Two men—one with a rainbow button pinned to his denim shirt—stand in an unusual pose, set before a blindingly bright background. The man on the right rests his chin on his left fist, almost a dead ringer for Rodin’s “Thinker,” although his fist rests on the other man’s left shoulder. The latter, who wears his long hair in a beaded braid, dangles his left arm at his side, while his right cradles his black bag. The two are clearly a couple, although their posture suggests the kind of informality and unsmiling expression that rarely is the stuff of posed selfies these days.
That, said artist Scott Ponemone, is the point. His large watercolor-on-paper painting “Charlie and Tim” (2019) won the president’s Best in Show award at the “4th Biennial Maryland Regional Juried Art Exhibition,” known as the BMRE, on display through March 15 at University of Maryland Global Campus. Ponemone on hand for the exhibit’s opening reception was interviewed while standing beside his winning work.
“I watch people for a little bit to see how they work as a couple. The whole series involves couples,” said Ponemone, who finds his subjects in the street and at art museums, photographs them, then uses those images as the basis for his paintings. He captured the image of Charlie and Tim “ after the gay pride parade in Baltimore this past summer.”
Ponemone said he often shows would-be subjects photos stored on his phone of prior works from his couples series when he explains his artistic process. “Sometimes, the first time people pose they’re stiff and they smile, and then I say, ‘Don’t smile.’ I want to see the contact in the face, and how you work. I say, ‘I saw you guys. You know each other.’”
Charlie and Tim were unposed, and their second take was the one that Ponemone captured in the painting. “I only take two or three pictures at a time,” he said. “This is what happened.”
Ponemone’s painting is one of 67 works in the exhibit that were culled—with great difficulty by the judges, said Eric Key, arts program director at UMGC—from 567 submissions by more than 200 artists. In his commentary in the exhibition catalog, Key wrote that he was happy he didn’t have to be involved in deciding which submissions made the show, given that they were “extremely strong.” He added that the show was initially intended to display 55 works, but given the quality of entries, an extra dozen was added.
“This is probably the first year that we had such strong work,” Key said.
Ponemone explained that he intentionally leaves out the backgrounds in his paintings because including them “fixes people in that rectangle. I want people to come forward.” He added, “I try to show an individual’s dignity.” Those statements also articulate the broader exhibit’s approach.
In his remarks in the exhibit catalog, UMGC President Javier Miyares wrote that the BRME rewards “the creativity and vision of artists in Maryland, Northern Virginia, and the District of Columbia” and introduces those works “to broader and more diverse audiences, both locally and regionally.” In the catalog, Key noted as well that the show is particularly exciting because it “provides the UMGC Arts Program with an opportunity to learn about artists from all over our community—many of whom are new to us.”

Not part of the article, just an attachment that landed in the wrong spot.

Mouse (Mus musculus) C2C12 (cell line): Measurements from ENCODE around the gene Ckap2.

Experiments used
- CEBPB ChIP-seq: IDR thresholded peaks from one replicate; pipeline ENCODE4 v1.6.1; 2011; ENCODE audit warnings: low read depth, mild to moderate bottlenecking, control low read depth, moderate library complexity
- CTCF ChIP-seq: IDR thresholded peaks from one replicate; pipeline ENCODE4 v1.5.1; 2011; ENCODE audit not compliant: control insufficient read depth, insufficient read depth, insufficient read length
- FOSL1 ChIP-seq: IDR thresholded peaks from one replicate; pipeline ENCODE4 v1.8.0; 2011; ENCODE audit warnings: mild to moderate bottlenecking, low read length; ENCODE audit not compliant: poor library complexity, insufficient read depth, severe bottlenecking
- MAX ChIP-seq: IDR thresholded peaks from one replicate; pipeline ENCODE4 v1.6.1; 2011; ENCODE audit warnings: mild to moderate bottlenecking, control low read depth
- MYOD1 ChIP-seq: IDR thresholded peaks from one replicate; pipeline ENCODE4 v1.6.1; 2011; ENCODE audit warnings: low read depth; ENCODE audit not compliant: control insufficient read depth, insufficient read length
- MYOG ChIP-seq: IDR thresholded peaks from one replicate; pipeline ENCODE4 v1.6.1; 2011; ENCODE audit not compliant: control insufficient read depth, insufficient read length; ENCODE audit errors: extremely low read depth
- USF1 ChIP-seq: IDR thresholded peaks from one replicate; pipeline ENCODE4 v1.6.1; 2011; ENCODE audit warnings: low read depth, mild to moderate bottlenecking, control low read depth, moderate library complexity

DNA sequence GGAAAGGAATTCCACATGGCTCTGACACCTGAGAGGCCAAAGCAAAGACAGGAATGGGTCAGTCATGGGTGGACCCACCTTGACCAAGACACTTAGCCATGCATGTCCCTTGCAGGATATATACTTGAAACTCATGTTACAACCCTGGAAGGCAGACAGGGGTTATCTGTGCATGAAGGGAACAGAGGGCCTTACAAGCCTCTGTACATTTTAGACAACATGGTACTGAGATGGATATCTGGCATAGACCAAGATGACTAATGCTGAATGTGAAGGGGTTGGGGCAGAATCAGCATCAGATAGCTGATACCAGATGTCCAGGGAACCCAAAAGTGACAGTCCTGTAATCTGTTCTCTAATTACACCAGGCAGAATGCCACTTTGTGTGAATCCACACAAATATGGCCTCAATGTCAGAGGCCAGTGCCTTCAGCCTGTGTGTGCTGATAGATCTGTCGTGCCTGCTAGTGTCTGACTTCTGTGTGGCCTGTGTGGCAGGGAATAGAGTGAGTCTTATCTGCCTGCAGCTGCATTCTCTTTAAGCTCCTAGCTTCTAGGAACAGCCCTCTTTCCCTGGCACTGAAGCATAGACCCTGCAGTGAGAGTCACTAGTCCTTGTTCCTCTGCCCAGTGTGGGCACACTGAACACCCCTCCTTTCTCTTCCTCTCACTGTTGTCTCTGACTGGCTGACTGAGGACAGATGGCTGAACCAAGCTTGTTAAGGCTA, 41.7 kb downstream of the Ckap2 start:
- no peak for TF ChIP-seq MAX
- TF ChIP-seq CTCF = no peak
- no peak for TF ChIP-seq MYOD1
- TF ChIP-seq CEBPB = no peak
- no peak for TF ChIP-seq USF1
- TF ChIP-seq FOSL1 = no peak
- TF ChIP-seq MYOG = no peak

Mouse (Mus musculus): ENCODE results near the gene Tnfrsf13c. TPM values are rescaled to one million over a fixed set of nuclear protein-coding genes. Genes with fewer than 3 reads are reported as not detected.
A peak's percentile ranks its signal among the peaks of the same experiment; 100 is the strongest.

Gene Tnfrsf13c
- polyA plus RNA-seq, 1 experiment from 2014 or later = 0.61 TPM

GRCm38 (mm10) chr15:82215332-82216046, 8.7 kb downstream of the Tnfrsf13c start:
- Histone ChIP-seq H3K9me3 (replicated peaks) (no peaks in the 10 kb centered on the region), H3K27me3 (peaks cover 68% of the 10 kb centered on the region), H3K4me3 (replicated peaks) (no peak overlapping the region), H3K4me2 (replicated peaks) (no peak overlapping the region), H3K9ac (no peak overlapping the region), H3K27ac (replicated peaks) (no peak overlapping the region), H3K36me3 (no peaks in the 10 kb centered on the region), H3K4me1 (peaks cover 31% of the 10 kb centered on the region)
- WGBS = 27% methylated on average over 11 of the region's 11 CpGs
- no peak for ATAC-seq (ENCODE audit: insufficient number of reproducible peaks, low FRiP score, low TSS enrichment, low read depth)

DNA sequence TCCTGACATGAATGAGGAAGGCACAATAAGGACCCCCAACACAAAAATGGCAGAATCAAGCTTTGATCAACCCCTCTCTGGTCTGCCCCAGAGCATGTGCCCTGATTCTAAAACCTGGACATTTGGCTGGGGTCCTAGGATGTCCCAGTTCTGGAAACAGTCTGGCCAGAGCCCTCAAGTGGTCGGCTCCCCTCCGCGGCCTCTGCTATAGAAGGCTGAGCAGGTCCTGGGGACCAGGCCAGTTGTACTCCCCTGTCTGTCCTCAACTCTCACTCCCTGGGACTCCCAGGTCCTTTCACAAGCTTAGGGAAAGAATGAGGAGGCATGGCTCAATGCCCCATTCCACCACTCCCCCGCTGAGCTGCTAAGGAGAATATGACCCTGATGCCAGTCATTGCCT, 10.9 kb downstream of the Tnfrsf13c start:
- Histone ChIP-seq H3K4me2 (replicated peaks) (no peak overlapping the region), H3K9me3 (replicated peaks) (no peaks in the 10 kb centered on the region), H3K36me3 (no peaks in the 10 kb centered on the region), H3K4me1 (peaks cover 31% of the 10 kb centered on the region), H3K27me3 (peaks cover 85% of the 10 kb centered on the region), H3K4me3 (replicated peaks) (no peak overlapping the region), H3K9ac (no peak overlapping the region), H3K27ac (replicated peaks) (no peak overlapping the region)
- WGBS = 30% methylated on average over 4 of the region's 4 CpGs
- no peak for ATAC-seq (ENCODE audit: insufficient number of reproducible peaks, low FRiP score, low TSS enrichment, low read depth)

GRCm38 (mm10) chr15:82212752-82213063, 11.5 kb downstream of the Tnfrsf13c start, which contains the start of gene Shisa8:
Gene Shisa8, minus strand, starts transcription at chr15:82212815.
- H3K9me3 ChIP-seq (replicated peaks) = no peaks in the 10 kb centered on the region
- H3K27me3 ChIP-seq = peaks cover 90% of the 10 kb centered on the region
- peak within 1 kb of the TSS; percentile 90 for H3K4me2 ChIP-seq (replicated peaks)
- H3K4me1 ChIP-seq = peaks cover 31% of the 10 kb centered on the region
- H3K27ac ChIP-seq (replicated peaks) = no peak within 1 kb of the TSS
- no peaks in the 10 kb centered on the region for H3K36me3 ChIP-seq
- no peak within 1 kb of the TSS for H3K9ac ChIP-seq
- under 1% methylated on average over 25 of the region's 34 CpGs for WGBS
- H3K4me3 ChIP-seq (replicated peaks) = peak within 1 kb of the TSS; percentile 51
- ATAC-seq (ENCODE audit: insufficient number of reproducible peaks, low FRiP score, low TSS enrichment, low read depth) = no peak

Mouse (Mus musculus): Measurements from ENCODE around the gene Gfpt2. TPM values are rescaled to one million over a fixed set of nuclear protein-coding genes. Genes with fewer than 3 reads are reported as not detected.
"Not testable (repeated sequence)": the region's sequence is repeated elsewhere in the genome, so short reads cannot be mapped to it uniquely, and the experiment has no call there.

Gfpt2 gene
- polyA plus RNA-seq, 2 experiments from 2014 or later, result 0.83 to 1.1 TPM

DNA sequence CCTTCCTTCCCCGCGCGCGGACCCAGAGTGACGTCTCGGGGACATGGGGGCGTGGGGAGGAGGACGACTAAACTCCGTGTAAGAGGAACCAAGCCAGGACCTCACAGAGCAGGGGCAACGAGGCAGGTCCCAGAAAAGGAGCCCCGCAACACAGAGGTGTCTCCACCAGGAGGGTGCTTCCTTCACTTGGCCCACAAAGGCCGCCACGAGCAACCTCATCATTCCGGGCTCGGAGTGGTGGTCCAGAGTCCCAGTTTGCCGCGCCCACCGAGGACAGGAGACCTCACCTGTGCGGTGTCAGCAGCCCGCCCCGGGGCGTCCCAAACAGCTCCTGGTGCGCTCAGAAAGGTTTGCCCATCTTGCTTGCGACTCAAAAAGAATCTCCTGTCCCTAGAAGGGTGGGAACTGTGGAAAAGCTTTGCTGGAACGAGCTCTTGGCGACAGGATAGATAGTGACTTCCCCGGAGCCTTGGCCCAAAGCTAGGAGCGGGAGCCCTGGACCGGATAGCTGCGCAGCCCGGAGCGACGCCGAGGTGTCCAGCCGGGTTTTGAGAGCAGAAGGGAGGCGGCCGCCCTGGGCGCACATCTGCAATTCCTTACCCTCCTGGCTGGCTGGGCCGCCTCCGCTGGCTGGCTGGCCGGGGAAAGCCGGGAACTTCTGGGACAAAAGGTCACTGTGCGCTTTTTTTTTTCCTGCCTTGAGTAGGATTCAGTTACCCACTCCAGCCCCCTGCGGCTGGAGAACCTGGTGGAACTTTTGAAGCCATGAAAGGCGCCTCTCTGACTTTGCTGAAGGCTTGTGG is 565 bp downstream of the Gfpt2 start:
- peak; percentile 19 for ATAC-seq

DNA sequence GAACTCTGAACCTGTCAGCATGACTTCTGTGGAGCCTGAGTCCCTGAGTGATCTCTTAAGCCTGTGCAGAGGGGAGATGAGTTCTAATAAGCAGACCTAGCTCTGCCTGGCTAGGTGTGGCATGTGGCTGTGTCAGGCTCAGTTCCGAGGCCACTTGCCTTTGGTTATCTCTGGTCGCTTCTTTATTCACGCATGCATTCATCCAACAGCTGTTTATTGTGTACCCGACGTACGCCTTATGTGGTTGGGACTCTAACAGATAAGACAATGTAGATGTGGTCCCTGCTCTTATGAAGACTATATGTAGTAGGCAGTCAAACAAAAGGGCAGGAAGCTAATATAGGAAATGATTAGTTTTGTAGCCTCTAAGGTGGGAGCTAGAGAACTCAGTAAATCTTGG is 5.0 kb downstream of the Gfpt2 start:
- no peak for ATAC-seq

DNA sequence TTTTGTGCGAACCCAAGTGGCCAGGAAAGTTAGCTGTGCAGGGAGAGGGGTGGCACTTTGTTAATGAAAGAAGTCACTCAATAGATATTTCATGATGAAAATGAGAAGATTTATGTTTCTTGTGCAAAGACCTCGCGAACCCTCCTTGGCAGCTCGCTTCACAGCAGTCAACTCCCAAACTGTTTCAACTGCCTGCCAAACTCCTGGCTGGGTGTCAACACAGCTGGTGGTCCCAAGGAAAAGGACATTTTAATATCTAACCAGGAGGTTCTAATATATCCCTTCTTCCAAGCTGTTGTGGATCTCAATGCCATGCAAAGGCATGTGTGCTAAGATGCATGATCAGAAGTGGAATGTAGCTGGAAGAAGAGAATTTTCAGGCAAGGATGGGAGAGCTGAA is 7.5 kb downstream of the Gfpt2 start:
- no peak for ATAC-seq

Like Ponemone, he gave the interview in front of his painting to better point out aspects of his work. “In this case, I had started to do the shapes at the top, which sort of looked like a carnival.” The yellow humps, not quite McDonald’s golden arches, evoke, perhaps, circus tents. Elsewhere is a studio rag, a t-shirt that says Marino 07 from his brother-in-law’s bachelor party.
“I like the type, so I had torn it up for a rag. As I was using it, I just kind of liked the patina and the look of it,” he said. “The concept started coming from that. On the front of the t-shirt, it said, ‘Man of the Year.’ He was like the man of the year because it was his bachelor party.”
Bohlander revealed that the painting covers up an older picture of a figure that he made in high school. That kind of rebirth or repurposing is also at play in another gripping work in the exhibit, David Knopp’s sculpture “Phoenix” (2019), made of laminated Baltic birch plywood.
Knopp started creating these types of sculptures back in the late 1970s when he picked up a book about making modern furniture and he found artists making stack lamination and carving. “I thought, ‘I can do that,’” he said. “‘I’ll give that a try.’” The technique involves stacking individual pieces of wood and then smoothing out the surface. The works aren’t hollow on the inside, and “Phoenix” weighs over 100 pounds.
“Everybody wants a piece in the family,” he said of his work, which has an elegant softness to it.
The title “Phoenix” came to him after he completed the work. “I usually don’t name them, but it helps when you’re submitting to shows,” he said. The sculpture appears to emerge from the ground and has an organic feel to it, evoking the mythical phoenix, a regenerating fiery bird.
LED lights, nearly hidden beneath upper “lips” on the sculpture, bathe the work in soft light. And, like the mythical bird, this sculptural “Phoenix” appears to emanate its own light. That ties it in with the exhibit at large, which encompasses a wide range of works diverse in type, medium and style. Many, upon close inspection, appear to shine brightly and mysteriously from within.